If their values differ, if their goals differ, they will work at cross purposes, creating dissatisfaction and resentment. The marriage won't work. Reply

Anonymous DC August 23, 2013

Coversion intermarriage? I was raised roman catholic, yet I never really felt a part of the community. I spent years trying to connect to the messages that everyone else seemed to embrace so easily. When I started college, my Jewish roommate brought me to a Chabad house and I suddenly felt a connection that I never found in Catholicism and have converted.

Technically, by the definition of the author of this article, Judaism is a culture, not just a religion, so even with converting, it would still be an "intermarriage" because I am not a part of the cultural group, or at least that's the way that I interpret it. I find this view particularly off because it is explicitly stated that a convert is equal in every way to someone who was born Jewish and they cannot be discriminated against because they converted. I think if two people have the same religious outlook, it can work. Reply

Karen Joyce Chaya Fradle Kleinman Bell Riverside, CA USA February 17, 2013

A marriage is a marriage is a marriage. Until someone can GUARANTEE that a marriage ONLY between Jewish and Jewish is going to guarantee children who are not mixed up, I have seen both. I have seen where any marriage works or doesn't work. Granted, it is better if the couple can AGREE on most outlooks on life, because there will be fewer things about which to argue. So, in actuality, if you look at it in this way, the best marriages would be between Jews who believe in Judaic law similarly. If one is highly into halacha law, and his spouse not at all, how could that even work out? Both would have considerable angst that the other is not being supportive. Reply

Elaine Thompson Alpena, Michigan USA February 15, 2013

Change. I have a sweat shirt that reads: Freethinker. My husband and I married in the same fundamentalist interpretation of a religion. We had several children. One problem was that I changed. In time, I couldn't bear the contradictions, lack of logic, the dismissal of science, and the narrow world view, though I believe it is an advantage for children to grow up in and learn the dominant religion of their country or culture. This provides a good jumping-off place,and it will already have had its good effect (maybe.) My husband was disappointed that our children did not become devout, as he was, but I am very happy with them. They don't believe in magic! When our adult daughter was dying, she mentioned that she wished she had a religion. I said a few lines from the 23rd Psalm, "Yea, though I walk through the valley of the shadow of death, I will fear no evil...." She never mentioned faith again. Facing death, I will likely pray the same cultural prayer-- unbeliever that I am. Reply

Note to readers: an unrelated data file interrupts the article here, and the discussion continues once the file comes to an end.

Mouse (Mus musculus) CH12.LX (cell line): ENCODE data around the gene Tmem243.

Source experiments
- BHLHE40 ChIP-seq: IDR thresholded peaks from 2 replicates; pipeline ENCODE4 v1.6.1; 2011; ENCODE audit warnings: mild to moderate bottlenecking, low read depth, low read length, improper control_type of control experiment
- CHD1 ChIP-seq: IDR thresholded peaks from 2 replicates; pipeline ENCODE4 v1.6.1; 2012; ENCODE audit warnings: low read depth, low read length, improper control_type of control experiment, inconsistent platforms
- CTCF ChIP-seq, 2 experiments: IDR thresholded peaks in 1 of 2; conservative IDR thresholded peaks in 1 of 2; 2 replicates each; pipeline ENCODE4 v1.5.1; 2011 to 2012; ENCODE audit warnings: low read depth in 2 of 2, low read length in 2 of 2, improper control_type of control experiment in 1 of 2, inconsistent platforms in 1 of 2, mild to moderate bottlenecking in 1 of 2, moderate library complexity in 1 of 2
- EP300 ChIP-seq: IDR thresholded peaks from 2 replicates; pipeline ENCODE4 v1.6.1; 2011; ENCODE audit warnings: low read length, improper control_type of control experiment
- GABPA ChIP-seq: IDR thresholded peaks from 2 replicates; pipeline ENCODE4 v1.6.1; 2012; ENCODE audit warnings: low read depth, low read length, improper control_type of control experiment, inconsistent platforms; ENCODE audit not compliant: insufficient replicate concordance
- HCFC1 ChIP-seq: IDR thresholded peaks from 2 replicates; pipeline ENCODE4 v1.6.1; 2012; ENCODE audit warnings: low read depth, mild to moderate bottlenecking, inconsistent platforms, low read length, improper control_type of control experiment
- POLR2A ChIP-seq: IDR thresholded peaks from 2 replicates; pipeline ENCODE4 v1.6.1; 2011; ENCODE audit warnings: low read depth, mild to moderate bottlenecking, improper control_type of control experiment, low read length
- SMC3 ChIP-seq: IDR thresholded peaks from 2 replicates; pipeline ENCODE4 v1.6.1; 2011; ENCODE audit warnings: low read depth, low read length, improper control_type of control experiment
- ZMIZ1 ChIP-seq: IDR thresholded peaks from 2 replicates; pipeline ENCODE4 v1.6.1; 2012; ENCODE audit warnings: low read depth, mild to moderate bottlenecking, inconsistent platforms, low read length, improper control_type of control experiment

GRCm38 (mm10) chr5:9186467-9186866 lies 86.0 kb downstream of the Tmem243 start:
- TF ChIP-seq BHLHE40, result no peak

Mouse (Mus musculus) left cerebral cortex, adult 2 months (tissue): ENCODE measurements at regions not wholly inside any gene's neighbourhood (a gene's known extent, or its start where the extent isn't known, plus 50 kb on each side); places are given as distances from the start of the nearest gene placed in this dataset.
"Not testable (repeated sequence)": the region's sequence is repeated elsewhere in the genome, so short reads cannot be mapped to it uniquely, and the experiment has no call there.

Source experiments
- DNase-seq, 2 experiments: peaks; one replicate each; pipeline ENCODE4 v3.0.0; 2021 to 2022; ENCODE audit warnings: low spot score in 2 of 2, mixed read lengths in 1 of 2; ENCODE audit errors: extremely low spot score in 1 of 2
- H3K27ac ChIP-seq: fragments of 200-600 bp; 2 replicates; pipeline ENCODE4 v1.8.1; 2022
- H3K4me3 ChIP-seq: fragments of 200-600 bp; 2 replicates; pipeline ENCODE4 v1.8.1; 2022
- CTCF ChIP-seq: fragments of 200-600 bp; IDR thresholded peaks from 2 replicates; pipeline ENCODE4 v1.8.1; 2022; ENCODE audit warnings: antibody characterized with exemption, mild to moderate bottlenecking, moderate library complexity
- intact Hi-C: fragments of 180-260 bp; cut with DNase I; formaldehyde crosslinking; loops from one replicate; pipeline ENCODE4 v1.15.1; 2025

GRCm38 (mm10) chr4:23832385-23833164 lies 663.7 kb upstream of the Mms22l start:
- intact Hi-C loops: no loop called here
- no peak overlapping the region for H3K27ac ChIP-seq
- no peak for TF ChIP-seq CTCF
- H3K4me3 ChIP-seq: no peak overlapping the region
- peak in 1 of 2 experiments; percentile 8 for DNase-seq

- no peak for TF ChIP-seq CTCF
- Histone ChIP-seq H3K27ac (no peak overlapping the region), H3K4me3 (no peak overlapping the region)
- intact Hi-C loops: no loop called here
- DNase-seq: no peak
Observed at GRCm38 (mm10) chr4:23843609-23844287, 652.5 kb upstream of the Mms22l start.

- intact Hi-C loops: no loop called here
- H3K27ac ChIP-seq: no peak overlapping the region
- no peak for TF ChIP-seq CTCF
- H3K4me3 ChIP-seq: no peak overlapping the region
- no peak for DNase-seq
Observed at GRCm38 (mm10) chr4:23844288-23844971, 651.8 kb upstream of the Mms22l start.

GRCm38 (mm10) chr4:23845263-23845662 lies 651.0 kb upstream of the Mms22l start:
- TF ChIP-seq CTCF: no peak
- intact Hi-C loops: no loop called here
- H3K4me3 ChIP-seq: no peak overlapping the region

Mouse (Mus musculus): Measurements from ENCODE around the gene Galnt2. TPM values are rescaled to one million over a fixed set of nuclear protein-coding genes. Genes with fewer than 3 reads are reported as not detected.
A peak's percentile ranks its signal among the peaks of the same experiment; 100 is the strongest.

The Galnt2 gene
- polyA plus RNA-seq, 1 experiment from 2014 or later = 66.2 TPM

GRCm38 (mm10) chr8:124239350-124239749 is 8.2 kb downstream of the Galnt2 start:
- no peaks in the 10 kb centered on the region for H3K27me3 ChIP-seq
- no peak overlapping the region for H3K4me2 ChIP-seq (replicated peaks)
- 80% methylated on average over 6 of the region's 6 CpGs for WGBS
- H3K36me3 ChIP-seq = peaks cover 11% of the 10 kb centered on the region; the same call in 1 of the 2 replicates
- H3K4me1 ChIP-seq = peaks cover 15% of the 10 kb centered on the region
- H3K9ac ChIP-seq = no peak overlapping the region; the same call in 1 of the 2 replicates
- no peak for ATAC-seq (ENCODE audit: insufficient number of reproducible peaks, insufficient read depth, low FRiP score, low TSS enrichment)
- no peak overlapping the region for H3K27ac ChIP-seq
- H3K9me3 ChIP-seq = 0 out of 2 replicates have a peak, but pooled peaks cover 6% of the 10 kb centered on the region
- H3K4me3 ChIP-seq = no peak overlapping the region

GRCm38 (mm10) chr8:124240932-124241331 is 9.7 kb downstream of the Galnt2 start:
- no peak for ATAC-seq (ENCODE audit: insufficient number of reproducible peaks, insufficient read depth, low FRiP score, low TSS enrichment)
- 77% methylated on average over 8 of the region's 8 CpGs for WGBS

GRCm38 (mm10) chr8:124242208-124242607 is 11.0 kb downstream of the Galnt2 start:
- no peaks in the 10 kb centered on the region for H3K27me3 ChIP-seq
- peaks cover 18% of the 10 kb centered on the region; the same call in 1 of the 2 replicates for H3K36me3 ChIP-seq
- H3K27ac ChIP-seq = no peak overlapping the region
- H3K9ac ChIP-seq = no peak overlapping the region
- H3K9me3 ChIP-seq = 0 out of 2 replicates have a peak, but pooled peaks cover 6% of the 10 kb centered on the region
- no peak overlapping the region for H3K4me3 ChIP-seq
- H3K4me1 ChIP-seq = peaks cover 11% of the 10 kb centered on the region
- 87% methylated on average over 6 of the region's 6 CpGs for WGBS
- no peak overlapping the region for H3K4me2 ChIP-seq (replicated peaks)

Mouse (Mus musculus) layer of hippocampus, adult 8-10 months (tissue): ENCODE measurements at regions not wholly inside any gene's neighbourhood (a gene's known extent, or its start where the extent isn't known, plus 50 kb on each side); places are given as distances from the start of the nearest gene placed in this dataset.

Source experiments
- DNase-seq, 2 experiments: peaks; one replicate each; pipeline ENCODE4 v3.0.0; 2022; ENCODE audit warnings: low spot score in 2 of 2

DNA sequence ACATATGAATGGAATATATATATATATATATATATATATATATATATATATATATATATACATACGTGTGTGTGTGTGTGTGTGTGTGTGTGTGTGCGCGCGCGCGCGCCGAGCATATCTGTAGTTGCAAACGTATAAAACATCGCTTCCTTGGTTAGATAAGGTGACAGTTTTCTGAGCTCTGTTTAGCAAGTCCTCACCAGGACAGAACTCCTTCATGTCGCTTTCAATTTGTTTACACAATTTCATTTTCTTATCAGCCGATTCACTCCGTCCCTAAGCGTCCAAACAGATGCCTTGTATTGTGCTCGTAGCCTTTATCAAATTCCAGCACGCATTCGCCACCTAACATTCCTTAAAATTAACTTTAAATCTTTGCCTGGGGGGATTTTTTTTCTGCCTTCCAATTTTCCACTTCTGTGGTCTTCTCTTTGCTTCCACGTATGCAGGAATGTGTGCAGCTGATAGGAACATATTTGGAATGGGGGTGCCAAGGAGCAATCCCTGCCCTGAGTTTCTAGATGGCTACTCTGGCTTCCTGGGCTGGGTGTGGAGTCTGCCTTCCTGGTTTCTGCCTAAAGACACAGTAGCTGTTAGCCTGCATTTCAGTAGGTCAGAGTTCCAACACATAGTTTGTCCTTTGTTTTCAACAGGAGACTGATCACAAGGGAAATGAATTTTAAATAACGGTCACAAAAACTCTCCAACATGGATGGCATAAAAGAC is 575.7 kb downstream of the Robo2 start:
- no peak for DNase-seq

Anonymous nj February 13, 2013

interfaith marriage I am married to a wonderful Jewish woman and I was raised Protestant but I don't practice it because I don't agree with it, I found Judaism to be what I believe in so I am planning to convert. It can work if each person respects the other. Reply

Karen Joyce Chaya Fradle Kleinman Bell Riverside, CA, USA May 17, 2012

What do you mean by the word "work", Rabbi? That covers all sorts of areas. Reply

Karen Joyce Chaya Fradle Kleinman Bell Riverside, CA, USA December 19, 2010

Dvorah, I heard that in Israel, A marriage between an Orthodox Jew and a Reform Jew is forbidden in the Synagogue. Is that true? In fact, they can't get a marriage license? Is that true? In those cases, this would be considered an intermarriage? A civil union, not religious? Reply

Dvorah Chanah Minneapolis, MN December 17, 2010

Definitions BS"D

There have been a couple of attempts at defining the terms by the commenters. Kalev Zalman did an excellent job and I took a stab at it, for example.

The vagueness of the question may have been to encourage dialogue. If Rabbi Freeman had defined terms too tightly, he would have answered the question in the question. At the same time, isn't it a given that on a Jewish website, intermarriage refers to Jewish/non-Jewish intermarriage?

It goes without saying that the Chabad position will be that there shouldn't be intermarriage. So we must move on to the next question: Why is it a problem according to Jewish law? Being deliberately vague gives us all a chance to see the various perceptions and misperceptions of what being Jewish is, what marriage is, what a successful marriage is etc. Only when we can figure out where our thinking is getting confused can we then figure out why we are having trouble with the idea that intermarriage is a mistake. Reply

Karen Joyce Chaya Fradle Kleinman Bell Riverside, Ca, USA December 17, 2010

Let's just analyze HOW the question is worded. DOES intermarriage work. Not SHOULD there be intermarriage. Not any definition of what kind of intermarriage. No definition of "work". I wish the rabbi would be more specific. We are going all over the board here with answers depending on how we read the question Reply